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The Honolulu Advertiser
Posted on: Thursday, May 27, 2010

Hannemann officially announces run for Hawaii governor's seat

Advertiser Staff

Hawaii news photo - The Honolulu Advertiser

Mayor Mufi Hannemann announced this afternoon that he will run for Hawaii governor.

NORMAN SHAPIRO | The Honolulu Advertiser

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Honolulu Mayor Mufi Hannemann announced this afternoon that he will run in the Democratic primary for governor, telling a rally that he will focus on issues such as education, the economy and the environment.

"It's all about fulfilling the promise that Hawaii is capable of producing home-grown leaders," Hannemann said at a rally at Fern Elementary School in Kalihi, where he attended as a child.

Hannemann will not officially file until just before the deadline in July.

Hannemann will face former congressman Neil Abercrombie in the Democratic primary in September.

Lt. Gov. James "Duke" Aiona is the leading Republican candidate.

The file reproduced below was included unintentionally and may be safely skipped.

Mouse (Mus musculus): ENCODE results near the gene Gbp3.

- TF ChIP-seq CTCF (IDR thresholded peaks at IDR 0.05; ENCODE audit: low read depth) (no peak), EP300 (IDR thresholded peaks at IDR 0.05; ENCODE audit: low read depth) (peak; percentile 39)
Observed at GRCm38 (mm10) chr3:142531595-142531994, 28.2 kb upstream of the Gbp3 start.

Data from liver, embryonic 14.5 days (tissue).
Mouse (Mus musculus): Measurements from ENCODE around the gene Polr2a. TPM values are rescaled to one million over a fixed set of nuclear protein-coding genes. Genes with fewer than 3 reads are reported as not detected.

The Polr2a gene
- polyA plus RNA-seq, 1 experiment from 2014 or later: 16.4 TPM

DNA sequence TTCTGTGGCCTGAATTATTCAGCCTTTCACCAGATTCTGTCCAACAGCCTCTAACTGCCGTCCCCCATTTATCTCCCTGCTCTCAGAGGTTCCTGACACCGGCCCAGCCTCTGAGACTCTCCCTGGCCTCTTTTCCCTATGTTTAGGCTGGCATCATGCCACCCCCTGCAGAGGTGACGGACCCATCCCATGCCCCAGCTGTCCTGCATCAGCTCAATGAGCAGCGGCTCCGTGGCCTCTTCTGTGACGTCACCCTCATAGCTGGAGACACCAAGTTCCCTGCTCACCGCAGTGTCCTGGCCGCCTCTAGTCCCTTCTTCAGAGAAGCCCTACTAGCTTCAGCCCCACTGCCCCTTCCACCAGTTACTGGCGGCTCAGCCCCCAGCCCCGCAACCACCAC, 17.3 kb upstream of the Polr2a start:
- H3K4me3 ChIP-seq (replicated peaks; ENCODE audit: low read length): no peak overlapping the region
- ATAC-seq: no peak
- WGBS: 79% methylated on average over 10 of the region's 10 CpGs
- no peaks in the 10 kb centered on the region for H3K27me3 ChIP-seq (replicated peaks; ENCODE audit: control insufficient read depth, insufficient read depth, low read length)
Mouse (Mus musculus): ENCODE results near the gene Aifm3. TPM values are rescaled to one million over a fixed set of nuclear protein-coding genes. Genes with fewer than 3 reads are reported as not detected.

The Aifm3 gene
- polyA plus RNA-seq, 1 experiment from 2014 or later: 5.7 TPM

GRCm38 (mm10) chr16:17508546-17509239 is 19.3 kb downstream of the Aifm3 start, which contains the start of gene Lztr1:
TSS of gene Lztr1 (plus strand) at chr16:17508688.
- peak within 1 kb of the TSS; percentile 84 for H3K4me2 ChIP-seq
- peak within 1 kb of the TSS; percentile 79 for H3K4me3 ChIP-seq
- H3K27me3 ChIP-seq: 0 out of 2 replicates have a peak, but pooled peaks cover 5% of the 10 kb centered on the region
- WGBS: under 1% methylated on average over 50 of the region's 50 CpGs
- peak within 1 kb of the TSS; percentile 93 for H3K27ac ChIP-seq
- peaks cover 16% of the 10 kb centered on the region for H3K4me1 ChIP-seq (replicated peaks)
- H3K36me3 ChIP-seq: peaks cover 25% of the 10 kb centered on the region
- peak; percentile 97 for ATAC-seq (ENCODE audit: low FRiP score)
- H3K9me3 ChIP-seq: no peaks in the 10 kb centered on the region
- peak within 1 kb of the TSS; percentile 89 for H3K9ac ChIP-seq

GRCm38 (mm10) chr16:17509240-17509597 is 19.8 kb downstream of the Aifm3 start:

Abercrombie, who resigned from Congress in January to focus on his campaign, has scheduled a 5:30 p.m. press conference. But he released this statement before the press conference and following Hannemann's announcement:

"Mayor Mufi Hannemann has been raising money and holding campaign rallies for the governor's race since June of last year, all the while using the city government and Honolulu's rail project in particular as political leverage. This latest pronouncement is just the latest step in planning to enter the race for governor sometime in July," Hannemann said.

"If he is truly running for governor, the Hawaii State Constitution requires the mayor to resign from office. Even if he has found a loophole to exploit, he displays a continuing willingness to violate the spirit of the Constitution for his own personal advantage. Although I was not required by law to resign, I did so because I didn't feel it was right to campaign for governor in this critical election year while holding public office and collecting a government paycheck. Mayor Hannemann has a different view."

The mayor's candidacy had long been expected and Hannemann supporters even opened up a headquarters on Kauai yesterday to add to a campaign committee, several union endorsements, a campaign Web site, and other steps that indicated the mayor would make a run.

In a release, Aiona said of Hannemann: "We can't afford him."

Aiona criticized the mayor for "a record of raising taxes and increasing the cost of living for our residents on Oahu."

Aiona added: "I'm running for governor to ensure balance, integrity and accountability in state government while reducing the financial burden on our working families and small businesses, creating jobs and investing in the quality of our education system so all of Hawaii's children have a brighter future."